By Sharlene Gandhi
Our national media have been collectively blessed with Jeremy Corbyn’s presence for a little bit too long now. Whether it be for his apparent support of terrorist groups, Blair’s warning of an apocalypse if Corbyn wins, or even how his facial hair is an inspiration to Miliband (really, The Telegraph?), Corbyn is, to the detriment of the other three candidates, the face of the Labour leadership campaign. Amidst these often outrageous news stories, a comment made by Corbyn seems to have passed fairly unnoticed. He made the grave mistake of telling journalists, who could effectively make or break his campaign, that he was ‘disappointed in [their] profession’. Bad move, Corbyn.
I can assure you now, before you roll your eyes, that this is not another piece strung onto the stream of media coverage on the Labour Leadership campaigns, nor another misinformed leftie making the case for Corbyn. What I merely want to do is deconstruct Corbyn’s statement about journalism, using it as leverage to explore why journalism has become what it has become today.
The recent outrage surrounding paparazzi harassment of two-year-old Prince George seems like a logical place to start critiquing modern journalism. For those unaware of what surfaced, the Duke and Duchess of Cambridge requested the world media leave the Prince be, especially since certain journalists had been employing ridiculous techniques to try and snap that all-important money shot. Nash Riggins wrote a brilliant article in retaliation, in which he argued that the Royal Family should stop ‘teasing’ consumers with their minimal approach to releasing photographs. While I can see the logic in Riggins’ argument, we need to see this issue less as one concerned with the Royals, and more as one concerned with a child. The Code of Practice of the Independent Press Standards Organisation (the British press regulator) clearly states that journalists must take extra care when communicating with, or writing about, anybody under the age of sixteen. Why, then, has this moral standpoint been waived for the royal family? Surely, we should be critiquing a culture that modern, tabloid journalism has encouraged, whereby consumers of the media are seeing those in the media less as human beings and more as commodities to consume. And unfortunately, journalists ARE to blame.
Tabloid journalism was very much a phenomenon that grew in the last century. This century, with the rise of internet technologies, connectivity, social media, and citizen journalism, we have a new issue on our hands, that of clickbait journalism. Whilst tabloid journalism and Prince George’s privacy are issues regarding journalistic integrity, the problem with clickbait journalism is quality of content. Of course, quality is, at its core, a subjective principle, and this is therefore just my opinion. Clickbait journalism is ‘aimed at generating online advertising revenue, especially at the expense of quality or accuracy’ of content, and, to my dismay, actually works. This type of journalism flourishes because it functions on ‘bitesized’ content, which is easy to consume and fit into our hectic lifestyles (which aren’t actually as hectic as we have led ourselves to believe.) There is a great book by Benjamin Barber on how the media is effectively infantalising adult consumers by shifting towards this type of content; according to Barber, our concentration spans are getting increasingly short, and we simply do not want to commit to longer articles/ those that may challenge us intellectually. Cue listicles, the use of gifs to explain complex concepts, and the rise of websites like BuzzFeed, which are, no doubt, great at what they do. To make an extreme and dangerous oversimplification, the journalistic content we consume is being dumbed down, and arguably, so is the consumer.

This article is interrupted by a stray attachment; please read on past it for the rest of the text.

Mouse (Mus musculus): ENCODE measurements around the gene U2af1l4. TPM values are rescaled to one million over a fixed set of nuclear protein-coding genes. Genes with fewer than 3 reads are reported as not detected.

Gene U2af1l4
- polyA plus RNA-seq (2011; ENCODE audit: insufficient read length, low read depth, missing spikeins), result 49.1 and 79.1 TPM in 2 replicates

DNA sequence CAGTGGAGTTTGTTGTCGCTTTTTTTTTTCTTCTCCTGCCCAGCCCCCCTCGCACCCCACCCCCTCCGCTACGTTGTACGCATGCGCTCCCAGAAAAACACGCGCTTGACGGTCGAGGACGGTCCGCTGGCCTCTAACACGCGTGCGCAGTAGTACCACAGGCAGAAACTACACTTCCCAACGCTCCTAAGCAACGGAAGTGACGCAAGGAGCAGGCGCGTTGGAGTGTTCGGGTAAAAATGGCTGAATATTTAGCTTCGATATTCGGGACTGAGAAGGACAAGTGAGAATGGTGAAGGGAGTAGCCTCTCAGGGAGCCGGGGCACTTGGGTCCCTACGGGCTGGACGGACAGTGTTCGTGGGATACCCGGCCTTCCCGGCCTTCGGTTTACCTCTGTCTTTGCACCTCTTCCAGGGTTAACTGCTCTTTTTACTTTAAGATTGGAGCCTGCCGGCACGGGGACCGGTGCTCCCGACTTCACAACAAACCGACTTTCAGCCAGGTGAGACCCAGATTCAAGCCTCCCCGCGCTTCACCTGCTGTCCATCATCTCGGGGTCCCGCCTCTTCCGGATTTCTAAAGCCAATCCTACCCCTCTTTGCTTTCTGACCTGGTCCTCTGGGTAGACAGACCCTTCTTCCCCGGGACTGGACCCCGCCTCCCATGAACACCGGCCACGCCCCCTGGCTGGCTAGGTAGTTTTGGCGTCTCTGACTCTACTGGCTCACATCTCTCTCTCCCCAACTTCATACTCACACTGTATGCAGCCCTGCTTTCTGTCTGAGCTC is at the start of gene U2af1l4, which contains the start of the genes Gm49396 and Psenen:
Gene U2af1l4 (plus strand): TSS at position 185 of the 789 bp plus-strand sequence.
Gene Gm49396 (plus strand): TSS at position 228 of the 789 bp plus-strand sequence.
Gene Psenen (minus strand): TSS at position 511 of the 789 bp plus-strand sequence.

Invasions of privacy and a lack of quality journalism are just two of the many issues with modern day journalism. We have yet to discuss the scandal and rise of unpaid internships within journalism, which make it increasingly difficult for students and recent graduates to enter the profession. Secondly, we at Foreword have been fairly vocal about our own distaste for ‘student journalism’ and how it reduces the entire student demographic to nothing more than a stereotype (see The Tab. Or rather don’t). Thirdly, the rise of citizen journalism, although great for the democratisation of the media, has also given rise to various ethical issues. My personal favourite dilemma of modern journalism, however, seems to be at the heart of everything: the raging debate of what constitutes free speech.
To bring us back to Corbyn’s initial statement, I suppose what he has unintentionally done is rile up an army of journalists, who are now charging against him full force. Perhaps this is a terrible move politically, but at least he isn’t playing the horrid game of getting the media on his side, and is instead being honest.
For lack of a better analogy, I’d like to compare modern journalism, in its current state, to modern feminism. Both journalism and feminism, at their core, are pure concepts with noble aims: the former aims to shed light on issues, to keep the public informed, to empower and to educate, whilst the latter quite simply aims to empower women and those who self-define as gender-oppressed. However, in both cases, this noble, root cause is being corrupted by a few, who take the concept a little bit too far and turn it into something negative. Journalism, of course, is not a crime, and should never be perceived as one. But if certain journalists continue to push the boundaries of the profession, under the pretext of ‘the greater good’, it sure is not setting itself up for a bright future.